Series: Greater Allegheny Passage
Published: Aug 02, 2021
Updated: Aug 02, 2021
Bikepacking started to pique my interest during quarantine. It appeared to be a social-distant way of getting outside on the cheap -- not accounting for bike gear of course. I watched endless videos on the topic that developed within me an intense feeling of wanderlust. Not wanting to let the moment pass, my friend -- Connor -- and I started to plan a potential trip. We watched REI's mini-series on the Greater Allegheny Pasage, called Trailheads, and decided that was going to be our first trip. I asked my boyfriend Jon to join us and a couple of months later we hit the trail.
We started out in Cumberland, MD. There we parked at Helmstetter's Curve, from which we had to bike five miles into town to get to the official zero-mark. We briefly visited the bike shop before setting off on our first full day of riding. The trail was incredibly well-maintained, but the ride still took a little over three hours to cover roughly 32 miles. The first 23 or so miles were all uphill with a slope anywhere between 1-3%. No crazy steep hills, but relentess either way. If you take a look at the GPS map below, you can see where our speed begins to increase. That's the point at which we finally reached the top.
At the top of the hill was a beautiful view of the Pennsylvania countryside, which ultimately ended up being one of the nicest overlooks of the trail. The remainder of the trail that day -- and for all subsequent days -- was downhill, which felt great and allowed us to recover from the climb. We made it to Meyersdale feeling exhausted and spent most of the evening eating food, ice cream, and drinking lots of water. Meyersdale, despite being fairly quiet, was a nice town. It had a conveniently located Sheetz, there was a band playing in the town center, and overall it had a friendly atmosphere.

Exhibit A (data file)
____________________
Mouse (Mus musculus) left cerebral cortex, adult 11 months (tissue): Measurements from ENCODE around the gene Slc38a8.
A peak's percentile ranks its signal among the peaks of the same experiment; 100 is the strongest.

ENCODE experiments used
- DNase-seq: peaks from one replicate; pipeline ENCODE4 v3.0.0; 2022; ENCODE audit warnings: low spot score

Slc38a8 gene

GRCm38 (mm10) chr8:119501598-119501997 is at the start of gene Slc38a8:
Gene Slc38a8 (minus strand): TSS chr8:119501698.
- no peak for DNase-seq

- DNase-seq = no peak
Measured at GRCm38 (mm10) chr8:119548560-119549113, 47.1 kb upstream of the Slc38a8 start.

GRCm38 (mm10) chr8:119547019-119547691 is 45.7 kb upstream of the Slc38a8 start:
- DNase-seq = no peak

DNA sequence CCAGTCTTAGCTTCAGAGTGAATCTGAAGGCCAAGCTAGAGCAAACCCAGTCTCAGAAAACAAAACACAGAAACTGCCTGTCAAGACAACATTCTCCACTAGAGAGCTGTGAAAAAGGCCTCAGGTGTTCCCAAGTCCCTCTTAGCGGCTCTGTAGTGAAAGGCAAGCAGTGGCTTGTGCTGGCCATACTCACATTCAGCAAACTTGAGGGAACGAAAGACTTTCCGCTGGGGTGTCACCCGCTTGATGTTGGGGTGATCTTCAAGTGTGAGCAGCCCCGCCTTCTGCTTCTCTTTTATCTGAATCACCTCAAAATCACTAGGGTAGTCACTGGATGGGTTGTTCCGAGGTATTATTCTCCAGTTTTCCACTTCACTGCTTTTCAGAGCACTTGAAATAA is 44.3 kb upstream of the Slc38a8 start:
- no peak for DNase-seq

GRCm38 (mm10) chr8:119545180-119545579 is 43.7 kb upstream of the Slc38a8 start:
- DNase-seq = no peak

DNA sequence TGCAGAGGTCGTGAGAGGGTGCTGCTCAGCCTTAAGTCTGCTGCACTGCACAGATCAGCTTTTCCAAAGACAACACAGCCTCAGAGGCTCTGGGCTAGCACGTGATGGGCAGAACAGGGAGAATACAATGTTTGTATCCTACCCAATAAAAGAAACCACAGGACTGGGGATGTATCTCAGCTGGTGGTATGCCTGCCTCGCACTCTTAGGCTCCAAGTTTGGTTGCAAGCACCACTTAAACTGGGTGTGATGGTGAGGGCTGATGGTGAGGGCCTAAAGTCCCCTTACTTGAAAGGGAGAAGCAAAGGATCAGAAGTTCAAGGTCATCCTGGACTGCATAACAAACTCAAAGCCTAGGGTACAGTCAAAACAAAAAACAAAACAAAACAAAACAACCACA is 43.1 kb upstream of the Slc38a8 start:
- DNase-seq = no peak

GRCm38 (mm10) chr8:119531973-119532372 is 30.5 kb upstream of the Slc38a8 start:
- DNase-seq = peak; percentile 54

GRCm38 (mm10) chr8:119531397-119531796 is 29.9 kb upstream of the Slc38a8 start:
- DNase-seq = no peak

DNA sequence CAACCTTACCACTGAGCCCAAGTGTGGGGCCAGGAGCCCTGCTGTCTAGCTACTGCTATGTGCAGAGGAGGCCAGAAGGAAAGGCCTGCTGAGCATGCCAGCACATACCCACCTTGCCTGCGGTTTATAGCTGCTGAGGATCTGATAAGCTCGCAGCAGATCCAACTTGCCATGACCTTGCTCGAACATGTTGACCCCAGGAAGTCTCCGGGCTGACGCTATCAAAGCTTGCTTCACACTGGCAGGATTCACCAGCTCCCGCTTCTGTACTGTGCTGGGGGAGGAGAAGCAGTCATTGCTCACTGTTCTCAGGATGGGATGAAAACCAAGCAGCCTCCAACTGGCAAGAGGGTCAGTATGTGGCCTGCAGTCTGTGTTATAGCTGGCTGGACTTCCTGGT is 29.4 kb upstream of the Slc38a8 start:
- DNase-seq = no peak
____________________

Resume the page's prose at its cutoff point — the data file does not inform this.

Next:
We stayed at a lovely AirBnB in town, which is what I would personally recommend doing. Overall, if you're considering doing the GAP, starting in Cumberland would be my recommendation. Getting your only real elavation day out of the way, was a great morale booster. It also allowed us to enjoy the remainder of the trip at a much more relaxed pace. If you're interested, here's the full ride: